Point/counterpoint, with Adam Nicolson:

Here is the miracle of the King James Bible in action. Words from a doubly alien culture, not an original text but a translation of ancient Greek and Hebrew manuscripts, made centuries ago and thousands of miles away, arrive in a dusty corner of the New World and sound as they were meant to—majestic but intimate, the voice of the universe somehow heard in the innermost part of the ear.

You don’t have to be a Christian to hear the power of those words—simple in vocabulary, cosmic in scale, stately in their rhythms, deeply emotional in their impact. Most of us might think we have forgotten its words, but the King James Bible has sewn itself into the fabric of the language. If a child is ever the apple of her parents’ eye or an idea seems as old as the hills, if we are at death’s door or at our wits’ end, if we have gone through a baptism of fire or are about to bite the dust, if it seems at times that the blind are leading the blind or we are casting pearls before swine, if you are either buttering someone up or casting the first stone, the King James Bible, whether we know it or not, is speaking through us. The haves and have-nots, heads on plates, thieves in the night, scum of the earth, best until last, sackcloth and ashes, streets paved in gold, and the skin of one’s teeth: All of them have been transmitted to us by the translators who did their magnificent work 400 years ago.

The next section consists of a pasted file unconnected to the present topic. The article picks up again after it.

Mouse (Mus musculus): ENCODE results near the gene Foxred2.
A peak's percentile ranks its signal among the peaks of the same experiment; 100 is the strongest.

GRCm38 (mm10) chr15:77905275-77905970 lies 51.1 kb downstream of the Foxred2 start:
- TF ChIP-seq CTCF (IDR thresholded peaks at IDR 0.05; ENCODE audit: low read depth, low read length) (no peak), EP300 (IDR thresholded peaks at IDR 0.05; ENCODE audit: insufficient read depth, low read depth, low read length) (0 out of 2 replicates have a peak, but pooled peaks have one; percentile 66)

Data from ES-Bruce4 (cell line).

And Jonathan Rée:

Christian belief suffered a serious setback in the first half of the 19th century, when critics like Ludwig Feuerbach and David Friedrich Strauss suggested that the Bible was a story-book like any other – a multi-authored compilation of fact, fiction, folktale and fantasy, a fabrication on a par with the Iliad, the Aeneid or the Niebelungenlied. In theory the Christians could have turned the challenge back on their assailants: they could have accepted that their holy books were works of myth-making, while affirming that they told the greatest stories in the world. In practice however the case was not so easy to make. You cannot spin much depth of character or narrative suspense from the conviction that Jesus saves and that all manner of things will be well.

If a character born with every perfection is a poor premise for a story, then a God who is almighty, omniscient and eternal is even worse. You can make a case that monotheism was a historical precondition for the rise of modern science, since the idea that the universe is created and controlled by a totally intelligent supreme leader implies a rational order behind the rough and tumble of everyday experience. But if monotheism is a gift for science, it is likely to be poison for the art of narrative. Genesis got off to a bad start, narratologically speaking, with God creating one good thing after another and seeing that each of them was good: the device has the makings of a bedtime soporific rather than a page-turner. God, it would seem, is the death of narrative, and narrative the death of God.